Conversely the argument ‘ornament is crime’ doesn’t say anything about function. It is an aesthetic preference inspired by the Machine Age
Machine Age
The Machine Age is a term associated mostly with the early 20th century, sometimes also including the late 19th century. An approximate dating would be about 1880 to 1945. Considered to be at a peak in the time between the first and second world wars, it forms a late part of the Industrial Age...

. While human performance may be enhanced by a sense of well-being endowed by aesthetic pleasure, machines have no such need of beauty to perform their work tirelessly. Ornament becomes an unnecessary relic, or worse, an impediment to optimal engineering design and equipment maintenance. Other stylistic ‘non-functional’ features may rest untouched (e.g., the feeling of space, the composition of the volumes) as we can see in the subsequent abstracted and non-ornamented styles. Much of the confusion between these two concepts comes from the fact that ornament traditionally derives from a function becoming a stylistic character (e.g., the gargoyle
In architecture, a gargoyle is a carved stone grotesque, usually made of granite, with a spout designed to convey water from a roof and away from the side of a building thereby preventing rainwater from running down masonry walls and eroding the mortar between...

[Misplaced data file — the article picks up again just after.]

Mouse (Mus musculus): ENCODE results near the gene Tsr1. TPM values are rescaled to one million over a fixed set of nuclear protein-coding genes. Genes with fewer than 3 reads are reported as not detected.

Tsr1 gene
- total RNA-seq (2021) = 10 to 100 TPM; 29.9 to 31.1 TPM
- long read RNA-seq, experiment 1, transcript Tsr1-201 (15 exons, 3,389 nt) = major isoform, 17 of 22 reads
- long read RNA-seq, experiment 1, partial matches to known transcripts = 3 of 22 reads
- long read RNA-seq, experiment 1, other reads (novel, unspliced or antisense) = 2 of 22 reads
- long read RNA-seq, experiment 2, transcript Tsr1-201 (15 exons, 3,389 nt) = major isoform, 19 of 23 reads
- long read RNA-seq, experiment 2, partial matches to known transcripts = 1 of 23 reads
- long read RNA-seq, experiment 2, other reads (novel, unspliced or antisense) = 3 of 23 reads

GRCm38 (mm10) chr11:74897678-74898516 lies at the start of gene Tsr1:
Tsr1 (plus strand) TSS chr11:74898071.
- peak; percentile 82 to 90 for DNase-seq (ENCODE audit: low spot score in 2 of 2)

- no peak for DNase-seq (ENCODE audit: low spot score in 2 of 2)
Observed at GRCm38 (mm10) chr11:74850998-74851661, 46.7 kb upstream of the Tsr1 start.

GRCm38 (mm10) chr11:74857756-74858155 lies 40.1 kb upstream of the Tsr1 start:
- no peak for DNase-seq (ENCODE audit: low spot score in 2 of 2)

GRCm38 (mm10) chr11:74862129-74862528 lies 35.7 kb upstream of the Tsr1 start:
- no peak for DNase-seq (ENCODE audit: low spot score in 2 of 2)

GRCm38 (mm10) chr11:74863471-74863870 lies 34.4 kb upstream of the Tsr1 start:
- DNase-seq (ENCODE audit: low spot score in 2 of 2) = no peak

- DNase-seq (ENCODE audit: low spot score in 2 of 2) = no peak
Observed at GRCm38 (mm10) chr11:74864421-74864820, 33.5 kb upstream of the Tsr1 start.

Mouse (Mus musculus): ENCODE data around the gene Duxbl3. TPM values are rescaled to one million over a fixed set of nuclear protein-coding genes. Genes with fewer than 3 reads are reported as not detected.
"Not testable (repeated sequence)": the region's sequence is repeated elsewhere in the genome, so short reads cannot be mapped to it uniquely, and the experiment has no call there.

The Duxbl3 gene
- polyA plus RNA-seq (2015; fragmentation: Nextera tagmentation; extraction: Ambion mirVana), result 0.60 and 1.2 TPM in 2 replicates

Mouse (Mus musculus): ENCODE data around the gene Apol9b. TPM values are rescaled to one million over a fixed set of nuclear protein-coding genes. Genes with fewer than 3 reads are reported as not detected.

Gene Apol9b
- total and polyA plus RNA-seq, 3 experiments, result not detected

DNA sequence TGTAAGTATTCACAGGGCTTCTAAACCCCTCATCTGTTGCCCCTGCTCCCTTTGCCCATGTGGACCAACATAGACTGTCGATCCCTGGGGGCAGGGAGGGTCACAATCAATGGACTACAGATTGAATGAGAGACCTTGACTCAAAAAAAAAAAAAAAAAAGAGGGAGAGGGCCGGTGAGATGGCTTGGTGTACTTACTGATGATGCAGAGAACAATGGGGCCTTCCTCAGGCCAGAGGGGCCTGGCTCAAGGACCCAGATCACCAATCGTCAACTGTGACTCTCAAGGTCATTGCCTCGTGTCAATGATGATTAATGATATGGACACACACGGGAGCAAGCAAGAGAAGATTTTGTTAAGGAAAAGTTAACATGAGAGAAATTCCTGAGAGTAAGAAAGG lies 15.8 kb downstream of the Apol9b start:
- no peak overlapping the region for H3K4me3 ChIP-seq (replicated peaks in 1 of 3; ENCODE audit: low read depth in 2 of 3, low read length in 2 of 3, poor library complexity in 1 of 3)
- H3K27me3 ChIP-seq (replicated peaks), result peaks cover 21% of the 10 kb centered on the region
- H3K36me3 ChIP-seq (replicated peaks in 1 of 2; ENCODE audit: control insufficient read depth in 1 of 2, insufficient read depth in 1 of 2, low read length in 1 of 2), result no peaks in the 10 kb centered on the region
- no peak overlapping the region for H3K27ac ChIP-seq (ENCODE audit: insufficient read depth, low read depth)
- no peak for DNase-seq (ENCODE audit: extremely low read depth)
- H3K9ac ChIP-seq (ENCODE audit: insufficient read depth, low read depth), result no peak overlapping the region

from Gothic
Gothic architecture
Gothic architecture is a style of architecture that flourished during the high and late medieval period. It evolved from Romanesque architecture and was succeeded by Renaissance architecture....


Modernism, in its broadest definition, is modern thought, character, or practice. More specifically, the term describes the modernist movement, its set of cultural tendencies and array of associated cultural movements, originally arising from wide-scale and far-reaching changes to Western society...

 in architecture began as a disciplined effort to allow the shape and organization of a building to be determined only by functional requirements, instead of by traditional aesthetic concepts. It assumes that the designer will determine empirically (or decide arbitrarily) what is or is not a functional requirement. The resulting architecture tended to be shockingly simpler, flatter, and lighter than its older neighbors, possibly due to the limited number of functional requirements upon which the designs were based; their functionality and refreshing nakedness looked as honest and inevitable as an airplane. Modernists believed, perhaps incorrectly, that airplane design did not involve any aesthetic decisions by the airplane designers. A recognizable Modern vocabulary began to develop.


Utilitarianism in architecture can mean several things.
  1. The belief that the value of a feature is determined by its utility. The quality of being utilitarian: housing of bleak utilitarianism.
  2. The aesthetic of exposing necessary materials and features, such as metal or heating pipes, which are normally included in a design for their utility rather than their aesthetic appeal.


Louis Sullivan
Louis Sullivan
Louis Henri Sullivan was an American architect, and has been called the "father of skyscrapers" and "father of modernism" He is considered by many as the creator of the modern skyscraper, was an influential architect and critic of the Chicago School, was a mentor to Frank Lloyd Wright, and an...